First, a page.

The Twin Novelists

LG: It’s a notable difference. I’ve written five novels, all in the third person. I can’t do anything else. Austin’s written two, both in the first person.

AG: It’s a productive dissimilarity. If our books were similar, it would be kind of a drag, I have to say.

LG: But I think we influence each other.

AG: Oh, absolutely. There’s an affinity.

So if not writing, then what?

LG: I was so single-minded about it. In a badly obsessive way. I really had trouble letting it go once I decided. Success came very slowly. My first book was a failure. It didn’t sell any copies at all. I got $6,000 for that novel and I didn’t even make my advance back. It vanished without a trace. There would have been a lot of arguments for giving up. I didn’t start The Magicians until I was 35; it came out when I was 40. That was my first real bestseller. There was a bit in college when I thought I might be a scientist. I took Chem10 and did pretty well. But I realized I was getting to the edge of my math skills. But I really like the lab stuff.

I tried publishing but I couldn’t stick at it. I tried for a job at The New Yorker, but I didn’t get it. It was a fact-checking job. I always think there’s another alternate timeline where I did get the job. Who knows what happened to that guy.

AG: I left full-time video-game design for a reason. Your world shrinks if you’re in that industry a bit too much. Then I started grad school at 31, in English Lit, and I really liked that too. And then I came back to literature. I really enjoyed literary studies, I really enjoyed game design, but writing novels is all sections of the brain lit up at once. It was clear that I was using all the faculties I seem to have. I’m skirting the word vocation, but there was something about it that confirmed me to me. It took me six years to write my first novel. It could have been six years of wasted time. But I felt like I had to write.

LG: It’s this feeling like, oh, this is what I’ve been getting ready for all this time.

I think it’s interesting that you’ve both chosen such similar themes in your fiction: elements of magic superimposed on a realistic landscape.

LG: That’s where I think about Pa’s influence a lot, in two ways. One, he was such a high-culture icon: vastly learned, patriarchal demeanor; wrote challenging, arcane verse. I feel as though I fled all the way to the supermarket aisle before I could find someplace I could feel comfortable being. And I ended up in fantasy in part because it was far from where he lived. I assume it must be the same for you.

AG: Let’s not forget that he read us The Hobbit aloud in its entirety, to his everlasting regret. I think that’s the first long book I remember. Do you remember that?

LG: Yes, of course. And he started The Once and Future King, but he got bored. Didn’t finish it. But for me, C.S. Lewis was much more of a thing. I was never a big Tolkien fan the way you were. It was much more The Lion, The Witch, and The Wardrobe for me.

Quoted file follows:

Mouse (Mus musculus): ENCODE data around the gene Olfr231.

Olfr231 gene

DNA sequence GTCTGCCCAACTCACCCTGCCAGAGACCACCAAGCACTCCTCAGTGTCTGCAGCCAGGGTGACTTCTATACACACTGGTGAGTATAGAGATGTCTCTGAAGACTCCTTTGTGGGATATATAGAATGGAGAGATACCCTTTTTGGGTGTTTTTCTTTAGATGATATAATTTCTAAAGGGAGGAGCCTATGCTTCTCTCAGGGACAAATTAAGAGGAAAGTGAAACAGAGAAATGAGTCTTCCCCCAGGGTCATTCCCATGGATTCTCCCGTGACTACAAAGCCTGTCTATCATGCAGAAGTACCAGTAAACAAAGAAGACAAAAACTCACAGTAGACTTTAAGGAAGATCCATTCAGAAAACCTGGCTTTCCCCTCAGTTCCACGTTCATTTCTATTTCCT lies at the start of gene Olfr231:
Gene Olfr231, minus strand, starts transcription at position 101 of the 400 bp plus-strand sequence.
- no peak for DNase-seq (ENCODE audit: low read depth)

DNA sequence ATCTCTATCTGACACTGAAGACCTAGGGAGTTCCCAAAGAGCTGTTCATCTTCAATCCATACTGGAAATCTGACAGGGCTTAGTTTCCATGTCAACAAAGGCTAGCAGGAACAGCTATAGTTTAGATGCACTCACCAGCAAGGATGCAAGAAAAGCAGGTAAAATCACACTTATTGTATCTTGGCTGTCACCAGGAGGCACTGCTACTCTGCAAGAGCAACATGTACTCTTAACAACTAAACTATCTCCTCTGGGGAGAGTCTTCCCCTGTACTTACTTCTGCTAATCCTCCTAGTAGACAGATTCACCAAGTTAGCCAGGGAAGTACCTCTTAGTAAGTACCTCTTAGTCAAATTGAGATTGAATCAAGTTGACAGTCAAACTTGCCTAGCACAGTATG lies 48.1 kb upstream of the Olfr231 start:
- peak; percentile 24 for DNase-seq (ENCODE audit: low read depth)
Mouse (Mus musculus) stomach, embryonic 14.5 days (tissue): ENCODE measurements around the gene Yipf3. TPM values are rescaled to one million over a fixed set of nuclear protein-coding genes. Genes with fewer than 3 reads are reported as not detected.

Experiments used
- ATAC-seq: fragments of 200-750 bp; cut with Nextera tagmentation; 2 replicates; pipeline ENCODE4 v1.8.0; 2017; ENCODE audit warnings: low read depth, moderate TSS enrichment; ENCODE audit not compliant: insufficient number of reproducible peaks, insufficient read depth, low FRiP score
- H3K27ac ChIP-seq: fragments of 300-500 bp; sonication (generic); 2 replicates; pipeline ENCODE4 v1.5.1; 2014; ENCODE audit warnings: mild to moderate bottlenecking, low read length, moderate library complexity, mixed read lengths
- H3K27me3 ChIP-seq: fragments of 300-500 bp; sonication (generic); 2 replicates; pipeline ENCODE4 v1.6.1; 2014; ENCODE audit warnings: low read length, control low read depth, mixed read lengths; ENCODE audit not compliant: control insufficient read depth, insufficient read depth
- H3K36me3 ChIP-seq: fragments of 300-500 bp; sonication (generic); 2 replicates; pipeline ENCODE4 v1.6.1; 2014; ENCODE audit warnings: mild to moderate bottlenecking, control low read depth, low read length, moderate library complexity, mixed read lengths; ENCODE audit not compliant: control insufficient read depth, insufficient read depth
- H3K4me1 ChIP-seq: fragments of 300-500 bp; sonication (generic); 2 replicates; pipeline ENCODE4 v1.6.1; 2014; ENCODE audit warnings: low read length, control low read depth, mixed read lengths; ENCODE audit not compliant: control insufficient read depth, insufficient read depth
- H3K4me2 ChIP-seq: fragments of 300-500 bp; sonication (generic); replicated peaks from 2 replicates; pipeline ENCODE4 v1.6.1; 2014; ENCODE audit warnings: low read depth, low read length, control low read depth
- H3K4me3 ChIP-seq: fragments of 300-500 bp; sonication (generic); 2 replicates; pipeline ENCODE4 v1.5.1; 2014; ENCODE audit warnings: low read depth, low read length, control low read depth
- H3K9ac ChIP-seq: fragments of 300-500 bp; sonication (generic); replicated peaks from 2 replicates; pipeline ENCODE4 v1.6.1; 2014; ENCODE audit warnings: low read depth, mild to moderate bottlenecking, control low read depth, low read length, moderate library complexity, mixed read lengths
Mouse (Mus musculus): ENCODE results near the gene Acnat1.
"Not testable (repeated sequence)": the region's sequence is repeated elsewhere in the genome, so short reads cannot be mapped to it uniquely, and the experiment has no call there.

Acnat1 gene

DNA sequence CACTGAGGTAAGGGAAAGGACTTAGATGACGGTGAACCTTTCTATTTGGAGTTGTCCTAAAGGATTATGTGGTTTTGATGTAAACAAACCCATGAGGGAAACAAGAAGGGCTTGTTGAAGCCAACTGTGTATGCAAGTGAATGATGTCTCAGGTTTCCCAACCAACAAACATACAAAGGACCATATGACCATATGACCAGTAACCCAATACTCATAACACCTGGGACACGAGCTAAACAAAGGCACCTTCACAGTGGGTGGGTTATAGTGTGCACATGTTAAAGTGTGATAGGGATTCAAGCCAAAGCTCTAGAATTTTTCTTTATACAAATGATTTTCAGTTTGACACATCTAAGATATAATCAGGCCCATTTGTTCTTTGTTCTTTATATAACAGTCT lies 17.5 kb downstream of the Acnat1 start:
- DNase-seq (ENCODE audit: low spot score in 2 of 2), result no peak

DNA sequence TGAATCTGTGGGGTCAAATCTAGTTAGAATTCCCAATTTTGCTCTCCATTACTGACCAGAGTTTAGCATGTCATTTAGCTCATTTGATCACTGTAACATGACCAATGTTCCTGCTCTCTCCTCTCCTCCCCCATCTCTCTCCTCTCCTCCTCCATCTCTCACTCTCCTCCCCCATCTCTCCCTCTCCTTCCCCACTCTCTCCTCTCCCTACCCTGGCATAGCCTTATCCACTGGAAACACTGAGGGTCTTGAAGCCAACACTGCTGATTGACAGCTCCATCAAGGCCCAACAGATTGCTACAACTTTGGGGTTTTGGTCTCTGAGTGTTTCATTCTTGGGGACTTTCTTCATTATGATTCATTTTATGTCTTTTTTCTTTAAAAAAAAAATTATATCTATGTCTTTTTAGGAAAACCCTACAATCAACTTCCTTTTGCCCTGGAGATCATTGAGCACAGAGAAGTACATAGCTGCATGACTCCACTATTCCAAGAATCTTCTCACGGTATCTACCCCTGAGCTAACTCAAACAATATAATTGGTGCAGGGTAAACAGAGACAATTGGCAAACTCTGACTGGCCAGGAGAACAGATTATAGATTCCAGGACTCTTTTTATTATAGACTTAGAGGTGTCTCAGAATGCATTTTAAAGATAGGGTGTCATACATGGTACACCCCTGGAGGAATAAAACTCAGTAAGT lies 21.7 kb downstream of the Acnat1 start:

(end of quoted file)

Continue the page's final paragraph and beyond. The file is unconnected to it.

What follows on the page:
AG: Going back to Pa, I didn’t start writing until I was 31 or 32. I wrote bits in my 20s, but nothing serious. When I did write, it was to piss him off. I wrote the most ridiculous thing I could to show him that, hey, your son is an idiot.

LG: Did it work?

AG: No, not in the slightest.

LG: He wouldn’t even give you that. The other respect in which I think of our writing as coming out of our family is—I’m not sure how to put this exactly, but our books are fantasies of power. I mean, it’s not just that there’s magic in the world. It’s about people who have powers. It was a way of imagining being powerful in the way our parents were. It always annoyed me that Pa was so tall and big. I mean, he was six foot. And burly. And I thought, great, when I’m all grown up I’ll hit six foot. But I never became physically powerful the way he was.

AG: The name Grossman. One of our ancestors must have been physically big.

LG: Big or fat. Or here’s another possibility. I always thought it was a joke. Grossman in German means great man. When the Prussians moved into the shtetls and started registering everyone, the Jews didn’t have last names, so they had to be assigned last names by whoever was taking the census. And sometimes, they made jokes, which is why you get people whose name is Mauskopf—mouse head. Just something they would fill in. So I always pictured some peasant floundering in a pile of shit in a ditch, and they were like, yeah, Grossman. But Louis, Pa’s dad, he was really short.

AG: But he was a wrestler. He beat up a cop once. The cop made an anti-Semitic slur, and he picked him up and threw him across the room. And they took him to jail, and he said, call the mayor. Do you know who I am? And they let him out. They called him Louis the Lock.

Presented by

Maria Konnikova

Maria Konnikova is the author of Mastermind: How to Think Like Sherlock Holmes and the forthcoming book The Confidence Game. She is a contributing writer for The New Yorker, online.

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